existed long before the dawn of Islam. (Retso, The Arab
Antiquity, pp.1-92)
• There is linguistic evidence which
would indicate that Arabic was
the mother of all ancient Semitic
languages:-
• The most famous poet among the Arabs was Amru`
al-Qays (died 565 C.E.) .His phrase "Let us halt and
weep" is contained in one of the seven Mu'allaqat,
a selection of poems prized as the best examples of
pre-Islamic Arabian verse which - according to the
custom of the time - were publicly displayed in
Mekkah.
• Amru' al-Qays remains the most revered of all the preIslamic poets and has been a source of literary and
national inspiration for Arabic intellectuals all the way
into the 20th century. In the Dictionary of Literary
Biography, Al-Tahir Referring that Amru al-Qays was of
the tribe of Kindah and the first major Arabic literary
figure. (Makki, al-Tahir Ahmad. "Imru' al-Qays.", in
Dictionary of Literary Biography, ed. Cooperson,
Michael and Toorawa, Shawkat (Detroit: Thomson Gale,
2005), p. 311.
• Further studies explained the evolution of
specific Arabic letters by the combination of
certain Nabataean letters. Recent heliographic
manuscript studies have also contributed to the
discussion by observing noticeable similarities
between ancient Egyptian and Arabic syntax. In
summary, De Sacy`s statement that the Arabs
had no writing before Prophet Muhammad`s
time has long been dispelled and is no longer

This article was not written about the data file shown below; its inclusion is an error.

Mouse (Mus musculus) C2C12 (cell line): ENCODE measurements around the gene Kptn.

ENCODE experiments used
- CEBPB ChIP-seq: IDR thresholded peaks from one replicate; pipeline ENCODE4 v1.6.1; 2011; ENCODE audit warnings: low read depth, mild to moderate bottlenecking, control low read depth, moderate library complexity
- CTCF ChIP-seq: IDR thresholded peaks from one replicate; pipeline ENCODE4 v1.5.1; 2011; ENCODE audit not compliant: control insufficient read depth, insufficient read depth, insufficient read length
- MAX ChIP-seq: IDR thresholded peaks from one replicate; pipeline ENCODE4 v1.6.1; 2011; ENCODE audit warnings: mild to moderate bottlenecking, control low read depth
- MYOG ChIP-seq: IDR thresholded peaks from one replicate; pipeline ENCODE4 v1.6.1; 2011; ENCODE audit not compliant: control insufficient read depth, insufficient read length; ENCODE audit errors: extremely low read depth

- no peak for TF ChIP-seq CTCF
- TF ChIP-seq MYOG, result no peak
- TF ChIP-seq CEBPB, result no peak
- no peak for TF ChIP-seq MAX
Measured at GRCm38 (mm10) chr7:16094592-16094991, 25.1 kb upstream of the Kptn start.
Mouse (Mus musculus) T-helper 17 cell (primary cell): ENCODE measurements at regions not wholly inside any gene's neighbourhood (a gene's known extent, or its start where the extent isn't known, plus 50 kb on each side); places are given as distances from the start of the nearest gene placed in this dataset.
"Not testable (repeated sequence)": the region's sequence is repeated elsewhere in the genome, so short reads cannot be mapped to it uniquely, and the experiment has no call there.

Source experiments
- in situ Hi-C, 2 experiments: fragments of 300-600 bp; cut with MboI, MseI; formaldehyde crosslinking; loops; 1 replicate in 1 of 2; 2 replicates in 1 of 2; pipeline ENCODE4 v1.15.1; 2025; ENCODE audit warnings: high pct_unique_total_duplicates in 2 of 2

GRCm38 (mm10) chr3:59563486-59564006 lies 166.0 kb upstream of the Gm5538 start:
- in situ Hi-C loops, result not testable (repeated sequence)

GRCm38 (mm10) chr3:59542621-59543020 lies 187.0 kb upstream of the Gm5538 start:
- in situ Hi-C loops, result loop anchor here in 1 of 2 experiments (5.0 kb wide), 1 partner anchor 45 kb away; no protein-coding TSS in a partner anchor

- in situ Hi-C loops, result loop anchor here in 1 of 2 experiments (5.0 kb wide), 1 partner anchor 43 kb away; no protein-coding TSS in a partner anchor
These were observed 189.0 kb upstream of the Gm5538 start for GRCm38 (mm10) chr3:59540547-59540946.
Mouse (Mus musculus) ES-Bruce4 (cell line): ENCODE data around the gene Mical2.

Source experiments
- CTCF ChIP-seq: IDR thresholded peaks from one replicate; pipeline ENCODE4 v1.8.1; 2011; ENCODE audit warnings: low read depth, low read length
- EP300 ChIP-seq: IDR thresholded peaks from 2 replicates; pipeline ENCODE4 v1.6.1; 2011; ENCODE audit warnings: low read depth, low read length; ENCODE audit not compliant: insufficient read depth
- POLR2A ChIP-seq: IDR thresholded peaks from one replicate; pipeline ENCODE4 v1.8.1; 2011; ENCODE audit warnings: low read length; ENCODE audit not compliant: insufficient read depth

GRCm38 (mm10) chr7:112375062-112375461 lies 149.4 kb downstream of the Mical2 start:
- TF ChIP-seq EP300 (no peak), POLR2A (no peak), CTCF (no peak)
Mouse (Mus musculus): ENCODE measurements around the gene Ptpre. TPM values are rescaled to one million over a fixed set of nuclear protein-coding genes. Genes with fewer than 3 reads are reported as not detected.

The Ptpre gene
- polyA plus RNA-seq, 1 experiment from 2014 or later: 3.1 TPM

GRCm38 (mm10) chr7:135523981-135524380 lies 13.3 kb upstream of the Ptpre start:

considered worthy of serious academic
consideration.
• (Sulayman ‘Abd al-Rahman al-Zayyid, QawÉÑid Lughah alNabaÏiyah
(e-book,
Riyadh,
2011),
http://www.kfnl.gov.sa/idarat/alnsher%20el/Nabataen/klaf.
htm, p. 36; )al-Madkhal IlÉ QawÉÑid al-NuqËsh al-NabaÏiyah
(e-book
http://www.kfnl.gov.sa/idarat/alnsher%20el/Nabataean/Na
bataean .pdf , 2001), p.18, 21-25.
• Muhammad ÑÓ´´il al-ZaybÊ, NaÐrah min KhilÉl an-Nahwi alÑarabÊ Li MasÊÉ´il Nahwiyah FÊ al-Lughah al-MiÎriyah alQadÊmah Min Qisoh al-MalÉh, Faculty of Arts, King Saud
University (1995), p. 18.
• D.S. Margoliouth, The Relations Between Arabs and Israelites
prior to the Rise of Islam (London: Oxford University, 1924),
for E-Book Jan. 1 , 2004, p. 7.
• Even such notoriously biased and ostensibly Biblically
inspired orientalists such Margoliouth could not help but
submit to the sheer overwhelming evidence of ancient
Arabic writing which was mostly preserved in the form of
stone inscriptions found scattered throughout Arabia:
• Inscriptions in truly monumental alphabets accumulated to
the number of some thousands, they were found to
represent more than one kingdom and more than one
dialect the names, records and dates, which they contained,
cleared away some of the obscurity which veiled the preIslamic history of the peninsula
• Then he added:
•
… The old Arabian alphabet was constructed is
unknown, we have no record… it has however been pointed
out that within that alphabet we can see a certain amount of
evolution.
• From the above it can be safely established that Arabic
existed already in its basic form and structure in ancient
times. The preservation of classical pre-Islamic Arabic poetry
was also not interrupted by the coming of Islam but rather
continued in the works of early Muslim grammarians. The
evolution of any language does not occur in complete
isolation from other languages and cultures, thus, the
possible influence of Nabataean writing and Egyptian syntax
does not stand in contradiction to the independent
development of the Arabic language as a unique form of
expression of Arabic culture and civilization.
THANK YOU VERY MUCH
Document related concepts

Al-Nahda wikipedia, lookup

Arabic grammar wikipedia, lookup

Arabization wikipedia, lookup

Arabic definite article wikipedia, lookup

Arabic alphabet wikipedia, lookup

Ibn al-Muqaffa' wikipedia, lookup

Moroccan Arabic wikipedia, lookup

Tunisian Arabic morphology wikipedia, lookup